I liked Titanic. Guess which category I fell into?
We'd been seeing promos for Titanic since early in the summer, and I admit that my interest became peaked. Despite the title, the trailers were suggesting a film that was not actually ABOUT the Titanic, more that the ship was a setting or a catalyst for the events that transpire. Now I haven't seen all that many movies focusing on the Titanic, but hey, this seemed a little different. As the trailers over the months became more elaborate (the special effects catching my eye, I admit ... I like techincal wizardry), I decided that I would have to make an effort to see it. Thusly did my own string of bad luck begin.
If you read my look at '97, then you know already that I had attempted to see this movie on New Year's Eve, but it had sold out. My mother wanted to see it as well, which made our usual matinees out of the question. I usually have Wednesdays and Thursdays off, but my schedule was messed up due to the holidays, so we were going to see the movies Tuesday night. Mike then stated that he wanted to go also, which lead us to settle on the 8pm Wednesday showing. Bad move.
This is no longer news to some of you, but upon leaving the theater, I took a rather bad turn (literally) and totalled my car, Locke. I'm glad I enjoyed the movie, because it was damned expensive. But anyway, this is a movie review, not a bitch about my car. I mention this mainly to give an excuse for this review not being as specific, in-depth or detailed as I'd like, my mind having been occupied with other information 10 minutes after the movie let out. I also offer up the fact that the bloody thing lasts over three hours. I'm lucky if I can remember if I had lunch or not, details tend to elude me sometimes. But I shall try.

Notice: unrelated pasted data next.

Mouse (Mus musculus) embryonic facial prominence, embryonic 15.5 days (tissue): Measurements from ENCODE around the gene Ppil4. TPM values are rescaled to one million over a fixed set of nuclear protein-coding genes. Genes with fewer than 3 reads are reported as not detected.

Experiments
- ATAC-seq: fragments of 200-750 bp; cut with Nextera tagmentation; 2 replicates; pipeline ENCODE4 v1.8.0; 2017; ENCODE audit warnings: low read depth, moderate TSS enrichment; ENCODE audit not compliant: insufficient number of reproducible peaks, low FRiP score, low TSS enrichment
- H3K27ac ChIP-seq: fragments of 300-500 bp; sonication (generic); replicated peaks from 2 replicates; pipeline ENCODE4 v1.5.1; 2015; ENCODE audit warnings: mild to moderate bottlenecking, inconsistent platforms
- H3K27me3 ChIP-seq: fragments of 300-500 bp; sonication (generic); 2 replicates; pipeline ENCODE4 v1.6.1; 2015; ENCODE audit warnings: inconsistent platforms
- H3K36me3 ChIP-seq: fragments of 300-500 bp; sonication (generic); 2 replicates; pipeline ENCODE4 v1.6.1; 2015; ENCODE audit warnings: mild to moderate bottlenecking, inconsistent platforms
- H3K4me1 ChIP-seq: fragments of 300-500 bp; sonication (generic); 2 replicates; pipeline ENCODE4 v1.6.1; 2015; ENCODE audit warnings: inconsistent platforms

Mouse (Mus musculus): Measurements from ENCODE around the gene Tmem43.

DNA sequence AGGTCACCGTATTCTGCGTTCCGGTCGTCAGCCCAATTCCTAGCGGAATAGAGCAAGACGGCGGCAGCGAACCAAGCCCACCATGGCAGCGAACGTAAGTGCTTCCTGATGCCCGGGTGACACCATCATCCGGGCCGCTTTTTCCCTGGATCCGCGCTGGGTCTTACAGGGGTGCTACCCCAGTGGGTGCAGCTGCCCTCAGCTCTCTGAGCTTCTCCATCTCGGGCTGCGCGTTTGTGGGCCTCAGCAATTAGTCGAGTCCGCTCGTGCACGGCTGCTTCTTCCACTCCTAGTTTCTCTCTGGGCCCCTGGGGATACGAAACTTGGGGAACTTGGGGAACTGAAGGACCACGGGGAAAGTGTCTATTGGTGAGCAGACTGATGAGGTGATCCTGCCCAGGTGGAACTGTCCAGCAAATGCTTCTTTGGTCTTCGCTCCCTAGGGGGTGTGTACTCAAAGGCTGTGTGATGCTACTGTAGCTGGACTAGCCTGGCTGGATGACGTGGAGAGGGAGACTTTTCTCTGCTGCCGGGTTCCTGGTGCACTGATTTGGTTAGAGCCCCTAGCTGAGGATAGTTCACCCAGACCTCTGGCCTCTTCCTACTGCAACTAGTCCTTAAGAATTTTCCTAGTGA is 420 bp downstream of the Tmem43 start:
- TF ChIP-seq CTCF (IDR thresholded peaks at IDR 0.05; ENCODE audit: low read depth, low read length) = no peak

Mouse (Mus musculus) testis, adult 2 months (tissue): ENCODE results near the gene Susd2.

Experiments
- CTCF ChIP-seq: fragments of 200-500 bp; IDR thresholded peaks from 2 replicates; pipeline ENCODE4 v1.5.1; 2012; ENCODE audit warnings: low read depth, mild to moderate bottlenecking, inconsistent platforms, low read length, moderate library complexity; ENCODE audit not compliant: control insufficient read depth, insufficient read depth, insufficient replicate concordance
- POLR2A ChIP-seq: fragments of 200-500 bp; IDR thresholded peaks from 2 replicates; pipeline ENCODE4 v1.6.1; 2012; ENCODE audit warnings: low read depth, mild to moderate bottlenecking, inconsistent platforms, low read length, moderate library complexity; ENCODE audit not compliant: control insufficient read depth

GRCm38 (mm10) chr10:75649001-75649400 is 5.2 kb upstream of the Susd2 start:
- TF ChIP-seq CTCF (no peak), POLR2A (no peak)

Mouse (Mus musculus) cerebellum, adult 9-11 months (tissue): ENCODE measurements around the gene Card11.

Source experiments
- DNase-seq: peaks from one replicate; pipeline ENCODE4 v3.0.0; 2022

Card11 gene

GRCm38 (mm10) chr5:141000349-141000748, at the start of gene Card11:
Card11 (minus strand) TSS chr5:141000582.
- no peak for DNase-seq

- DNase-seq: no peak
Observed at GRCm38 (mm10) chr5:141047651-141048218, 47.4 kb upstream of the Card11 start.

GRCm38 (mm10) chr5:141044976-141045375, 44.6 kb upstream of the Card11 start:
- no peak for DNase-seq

It's possible that I'm a little biased, I should say that now. Both biased and ignorant. I like disasters. Things that push the human spirit to its limits. I enjoy watching how different people react to the same crisis - which ones keep their heads, which ones lose theirs ... These things fascinating me. Well, this movie was loaded with that, along with your traditional societal differences (which were so emphasized in this film that is ceased to become realistic before long ... more on that later). The ignorant part stems from my knowledge of the Titanic disaster itself. I'd imagine an increase of knowledge would either raise my level of enjoyment or lower it, depending upon how accurate the film is. My point here being that I don't know much more about the icident than what the film showed me. Just bear that in mind if I'm enthusiastically cheering about something that is historially or factually a wash-out.
Okay, I think I've blathered on enough and I'm probabLy boring you by now, time to get to movie itself. It opened fairly innocuously, with what appears to be a routine exploratory dive to the ship. It seemed to me as though those little robot thingies should have ... I dunno, warped under the pressure of the ocean, if you listen to the lead scientist carry on. Or at least the fairly flimsy looking cable that attached them to the ship, you'd think that would have buckled or something. And I was slightly puzzled also, because I was sure I'd heard reports about divers actually going into the ship itself, which is completely contradictory to their information. I'm willing to bet more that I'm wrong than they are, however, so it was more a momentary query and not enough to distract me too much.